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N-dimensional torus compactification and string winding

  1. Mar 24, 2010 #1
    Hello,

    Im trying to learn about string theory in toroidal compactification on an undergraduate level. Im mostly using Zwiebach's "A first course in string Theory" but now im trying to do something that doesn't seem to be covered in the book or any other literature explicitly. Perhaps because I am misunderstanding the issue. The periodicity condition for a closed string with winding number m, in a 1-D compact space is

    [tex] X(\tau, \sigma) = X(\tau, \sigma +2\pi) +2 \pi R m \label{1} [/tex]

    I can understand this if I imagine one extended dimension and one compactified dimension. Such a space looks like a cylinder and a closed string can be wrapped around the cylinder m number of times. To return to the same point on the string thus we have to travel a distance of 2\pi R m.

    My confusion is when you generalize to arbitrary number of compactified dimensions:

    [tex]X^{j}(\tau,\sigma)=X^{j}(\tau,\sigma+2\pi)+2\pi R_{j}m^{j} \label{2} [/tex]

    I can understand this if I think about a particle in compact space and disregard the first term on the right hand side which pertains to a string: The distance a particle will travel to return to the same point is the sum over the lengths of all the compact dimensions in the space.

    What I dont understand is why this equation holds for a string.

    I have tried to think about the 2 compact dimensional case. In this case the compact space can be said to look like a 2-torus. Say you have a 2-D ring-torus with R the radius of the torus, and r the radius of the tube.

    For a point on a string which is wrapped around the 2-torus, travelling around the r circle will bring us back to the same point after a distance of 2\pi r. But if the string travels along the torus, around the R circle it will have travelled a distance of 2\pi R only if r=0. Otherwise, as far as I can see, if the point is on the inwards side of the torus, it will have travelled a distance of [tex] 2 \pi (R-r) [/tex], and if the point on the string is on the outwards side of the torus it will have travelled [tex] 2 \pi (R+r) [/tex].

    So as far as I can see the periodicity condition for a 2-D torus should be

    [tex] X = X(\sigma+2\pi) +2\pi r m +2\pi (R+r\cos \theta) \label{3} [/tex]
    where \theta is the parametrization angle of the r circle.

    Then I have no idea how to proceed for a d-torus.

    I would appreciate any help on this.

    B
     
  2. jcsd
  3. Mar 24, 2010 #2

    Dick

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    Maybe the word 'torus' is confusing you. The d dimensional case is just a cross product of d copies of 1-D compact space with periodicity condition pertaining in each of them. That's what the formula is trying to tell you. In the 2-d case that's not what you usually think of as the usual torus inheriting the 3-d metric. Sometimes this is called the 'flat torus'. You can't embed that in 3-d space.
     
  4. Mar 25, 2010 #3
    Thanks for the reply.

    So I shouldn't try to make the analogy with the usual 2-torus in 3d space? is there another way to try to understand the concept of a string wrapping around a d-torus?

    Thanks again.
    B
     
  5. Mar 25, 2010 #4

    Dick

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    You can bend a flat piece of paper into a cylinder without distorting any of the point-to-point distances within the sheet of paper, right? That means a cylinder is still 'flat' in the metric sense. Now to make the torus you have to imagine you can do the same thing and join the two circular ends of the cylinder without distorting internal distances. In 3d you can't do this, the paper will wrinkle and tear. But don't let that get in the way of imagining it. Since you aren't letting it stretch all of the distances within the torus remain the same as within the original sheet of paper.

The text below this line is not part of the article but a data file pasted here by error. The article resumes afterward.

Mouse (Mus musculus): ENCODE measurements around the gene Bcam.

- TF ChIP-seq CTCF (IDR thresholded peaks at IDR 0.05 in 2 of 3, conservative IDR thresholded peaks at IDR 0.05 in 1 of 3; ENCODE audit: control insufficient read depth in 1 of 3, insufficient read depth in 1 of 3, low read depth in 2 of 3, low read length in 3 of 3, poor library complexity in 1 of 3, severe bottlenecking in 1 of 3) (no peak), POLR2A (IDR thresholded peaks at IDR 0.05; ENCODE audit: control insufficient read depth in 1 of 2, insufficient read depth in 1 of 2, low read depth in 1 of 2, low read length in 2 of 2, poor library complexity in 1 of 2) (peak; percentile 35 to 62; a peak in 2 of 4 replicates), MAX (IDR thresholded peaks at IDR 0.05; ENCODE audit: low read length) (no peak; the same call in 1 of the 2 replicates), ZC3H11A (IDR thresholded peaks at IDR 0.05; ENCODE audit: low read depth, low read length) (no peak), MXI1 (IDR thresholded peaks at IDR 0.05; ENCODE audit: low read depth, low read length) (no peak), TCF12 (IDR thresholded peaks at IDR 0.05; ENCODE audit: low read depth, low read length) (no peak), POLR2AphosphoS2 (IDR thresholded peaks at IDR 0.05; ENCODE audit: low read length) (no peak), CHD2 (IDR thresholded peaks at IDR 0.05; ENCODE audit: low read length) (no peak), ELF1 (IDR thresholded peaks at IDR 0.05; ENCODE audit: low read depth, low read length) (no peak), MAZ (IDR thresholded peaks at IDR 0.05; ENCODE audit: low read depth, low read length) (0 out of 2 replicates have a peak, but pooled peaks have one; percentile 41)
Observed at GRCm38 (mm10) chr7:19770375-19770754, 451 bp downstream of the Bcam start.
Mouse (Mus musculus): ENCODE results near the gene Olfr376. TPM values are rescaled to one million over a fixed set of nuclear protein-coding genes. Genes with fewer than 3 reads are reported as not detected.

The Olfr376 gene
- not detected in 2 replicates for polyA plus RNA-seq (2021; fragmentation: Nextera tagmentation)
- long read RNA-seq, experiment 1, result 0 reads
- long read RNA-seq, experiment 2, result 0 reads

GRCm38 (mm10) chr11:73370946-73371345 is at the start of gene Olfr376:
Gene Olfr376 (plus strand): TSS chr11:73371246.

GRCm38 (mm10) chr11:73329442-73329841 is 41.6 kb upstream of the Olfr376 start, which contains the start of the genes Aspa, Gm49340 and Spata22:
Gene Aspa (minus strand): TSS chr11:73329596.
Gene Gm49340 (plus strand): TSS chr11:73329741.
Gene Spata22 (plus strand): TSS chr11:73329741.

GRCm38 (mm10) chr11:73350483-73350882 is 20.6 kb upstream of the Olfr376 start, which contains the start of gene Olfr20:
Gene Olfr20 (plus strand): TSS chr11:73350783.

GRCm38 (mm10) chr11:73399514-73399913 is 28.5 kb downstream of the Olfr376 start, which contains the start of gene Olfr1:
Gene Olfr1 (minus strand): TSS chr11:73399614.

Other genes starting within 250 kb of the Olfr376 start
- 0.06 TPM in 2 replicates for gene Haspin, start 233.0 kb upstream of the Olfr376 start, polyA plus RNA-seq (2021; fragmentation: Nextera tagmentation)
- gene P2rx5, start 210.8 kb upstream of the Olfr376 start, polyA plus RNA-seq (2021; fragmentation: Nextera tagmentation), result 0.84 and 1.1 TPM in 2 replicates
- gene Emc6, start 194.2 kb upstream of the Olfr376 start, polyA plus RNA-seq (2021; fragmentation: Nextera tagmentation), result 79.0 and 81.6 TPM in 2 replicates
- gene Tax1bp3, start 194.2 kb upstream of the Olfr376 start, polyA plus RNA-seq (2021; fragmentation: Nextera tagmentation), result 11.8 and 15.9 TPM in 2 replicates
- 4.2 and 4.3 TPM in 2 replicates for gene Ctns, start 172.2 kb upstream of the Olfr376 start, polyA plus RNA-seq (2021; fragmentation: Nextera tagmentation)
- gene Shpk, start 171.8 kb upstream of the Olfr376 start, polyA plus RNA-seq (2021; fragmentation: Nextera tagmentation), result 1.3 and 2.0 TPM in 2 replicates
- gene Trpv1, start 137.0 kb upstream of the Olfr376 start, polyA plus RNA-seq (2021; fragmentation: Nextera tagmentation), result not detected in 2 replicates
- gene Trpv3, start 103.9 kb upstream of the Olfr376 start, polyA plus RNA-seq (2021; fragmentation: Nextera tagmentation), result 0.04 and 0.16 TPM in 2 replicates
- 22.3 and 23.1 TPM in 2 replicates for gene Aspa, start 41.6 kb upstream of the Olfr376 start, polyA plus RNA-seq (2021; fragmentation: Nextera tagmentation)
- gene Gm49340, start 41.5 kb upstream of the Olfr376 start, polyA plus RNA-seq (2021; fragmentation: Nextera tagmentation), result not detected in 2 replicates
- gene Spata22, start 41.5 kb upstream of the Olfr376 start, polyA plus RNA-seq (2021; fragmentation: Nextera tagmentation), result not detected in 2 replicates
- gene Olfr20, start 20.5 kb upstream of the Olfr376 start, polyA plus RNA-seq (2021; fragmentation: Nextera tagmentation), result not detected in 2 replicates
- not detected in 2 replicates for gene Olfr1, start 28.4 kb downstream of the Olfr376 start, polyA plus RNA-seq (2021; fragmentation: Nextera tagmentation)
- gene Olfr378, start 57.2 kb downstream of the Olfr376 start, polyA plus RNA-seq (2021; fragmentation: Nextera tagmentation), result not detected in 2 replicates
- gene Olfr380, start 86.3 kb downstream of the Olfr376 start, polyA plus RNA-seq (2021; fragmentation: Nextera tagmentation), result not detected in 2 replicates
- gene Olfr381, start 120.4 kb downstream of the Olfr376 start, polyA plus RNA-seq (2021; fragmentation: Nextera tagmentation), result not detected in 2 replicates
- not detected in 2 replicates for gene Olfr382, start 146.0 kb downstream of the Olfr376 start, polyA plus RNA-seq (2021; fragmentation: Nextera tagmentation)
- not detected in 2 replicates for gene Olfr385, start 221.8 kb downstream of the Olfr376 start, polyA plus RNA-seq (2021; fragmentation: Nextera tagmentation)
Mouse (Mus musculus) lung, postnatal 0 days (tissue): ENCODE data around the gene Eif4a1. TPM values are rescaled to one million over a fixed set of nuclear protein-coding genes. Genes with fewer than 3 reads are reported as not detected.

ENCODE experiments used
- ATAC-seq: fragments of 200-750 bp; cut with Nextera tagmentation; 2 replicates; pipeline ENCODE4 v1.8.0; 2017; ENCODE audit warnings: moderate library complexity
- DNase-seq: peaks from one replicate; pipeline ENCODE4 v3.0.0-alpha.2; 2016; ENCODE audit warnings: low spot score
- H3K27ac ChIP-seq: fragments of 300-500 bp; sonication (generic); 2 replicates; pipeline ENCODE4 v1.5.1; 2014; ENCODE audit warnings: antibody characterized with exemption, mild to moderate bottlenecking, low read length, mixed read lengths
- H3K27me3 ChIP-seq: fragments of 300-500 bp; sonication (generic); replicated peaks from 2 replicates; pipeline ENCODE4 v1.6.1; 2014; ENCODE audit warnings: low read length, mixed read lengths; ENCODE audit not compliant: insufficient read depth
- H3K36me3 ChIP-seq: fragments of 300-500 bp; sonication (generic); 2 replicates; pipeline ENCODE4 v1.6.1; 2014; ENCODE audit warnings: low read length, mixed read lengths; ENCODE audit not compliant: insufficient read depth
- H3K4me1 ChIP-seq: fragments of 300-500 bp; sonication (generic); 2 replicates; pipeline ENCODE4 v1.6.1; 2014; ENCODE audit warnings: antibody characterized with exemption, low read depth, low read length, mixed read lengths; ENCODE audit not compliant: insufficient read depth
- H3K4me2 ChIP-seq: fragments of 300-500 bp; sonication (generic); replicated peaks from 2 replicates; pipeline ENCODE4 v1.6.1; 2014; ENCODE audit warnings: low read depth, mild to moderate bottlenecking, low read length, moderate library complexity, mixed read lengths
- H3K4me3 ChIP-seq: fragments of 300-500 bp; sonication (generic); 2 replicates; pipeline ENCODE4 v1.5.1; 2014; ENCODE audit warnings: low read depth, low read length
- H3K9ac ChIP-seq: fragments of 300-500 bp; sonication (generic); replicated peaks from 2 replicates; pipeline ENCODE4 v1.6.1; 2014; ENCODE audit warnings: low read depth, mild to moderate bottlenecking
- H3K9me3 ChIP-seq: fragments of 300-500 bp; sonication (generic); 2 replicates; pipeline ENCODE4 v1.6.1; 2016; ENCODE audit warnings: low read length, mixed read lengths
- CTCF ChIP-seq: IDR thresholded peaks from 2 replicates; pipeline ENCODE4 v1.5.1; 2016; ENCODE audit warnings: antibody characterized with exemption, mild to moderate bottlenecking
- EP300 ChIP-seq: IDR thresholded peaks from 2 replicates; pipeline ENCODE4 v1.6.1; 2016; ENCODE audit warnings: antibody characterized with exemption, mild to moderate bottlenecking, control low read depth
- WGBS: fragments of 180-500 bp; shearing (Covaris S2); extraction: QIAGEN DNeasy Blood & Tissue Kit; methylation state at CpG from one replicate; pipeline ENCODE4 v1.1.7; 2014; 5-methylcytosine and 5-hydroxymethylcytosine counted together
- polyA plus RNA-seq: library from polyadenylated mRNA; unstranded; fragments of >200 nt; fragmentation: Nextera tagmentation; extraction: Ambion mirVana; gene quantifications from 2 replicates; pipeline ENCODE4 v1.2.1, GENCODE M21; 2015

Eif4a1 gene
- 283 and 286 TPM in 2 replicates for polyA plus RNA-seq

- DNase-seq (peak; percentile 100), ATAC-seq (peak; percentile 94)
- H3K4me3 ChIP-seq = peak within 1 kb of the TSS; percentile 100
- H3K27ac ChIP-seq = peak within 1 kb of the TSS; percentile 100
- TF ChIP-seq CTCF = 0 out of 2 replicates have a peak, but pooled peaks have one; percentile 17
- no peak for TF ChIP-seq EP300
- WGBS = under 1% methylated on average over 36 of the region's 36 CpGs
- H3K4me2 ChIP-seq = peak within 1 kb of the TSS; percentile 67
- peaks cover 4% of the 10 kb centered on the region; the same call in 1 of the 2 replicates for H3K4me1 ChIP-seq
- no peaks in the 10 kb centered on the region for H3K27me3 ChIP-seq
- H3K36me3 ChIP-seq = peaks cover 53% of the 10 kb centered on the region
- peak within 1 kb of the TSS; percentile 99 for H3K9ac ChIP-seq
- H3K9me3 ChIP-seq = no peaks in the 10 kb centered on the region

6. Mar 25, 2010 #5
    Ok. So does it make sense then to imagine the 2-torus in a 4d space so that it remains flat?
    I'm trying to convince myself that the periodicity condition for a torus is really just the sum of the lengths of the different circles(compact dimension) times the winding term.

    For a 2-torus, which is the only kind if torus I can imagine, this doesn't seem to be the case.
     
  7. Mar 25, 2010 #6

    Dick

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    I don't think you are supposed to read the periodicity condition as a sum over dimensions. It's a different condition for each dimension.
     
  8. Mar 25, 2010 #7
    ah ok.

    But the periodicity equation above seems like it would hold for any any type of compactification, isnt that so?

    What is then the meaning of toroidal compactifcation? How is that different from other types of compactifications, in terms of the string's equations of motion, and possibly its effect on T-duality?

    Im sorry if these questions seem general. I was told to look into multi-dimensional toroidal compactification, and Im trying to figure out what is meant by that.
    I havent been able to figure this out from Zwiebach, and all other texts that I can find are highly advanced. In those texts I have mostly seen toroidal copactification in the context of Conformal Field Theory, and although I have some background of complex analysis, it doesnt seem likely that this is what I am supposed to be studying at this point.

    Its plausible that the answer to my confusion is something trivial.

    Again, I appreciate the help.

    Ben
     
  9. Mar 27, 2010 #8

    Dick

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    Why would it hold for a general compactification? Toroidal is simple. More general ones aren't. They don't have to be periodic in each coordinate.
     
  10. Mar 28, 2010 #9
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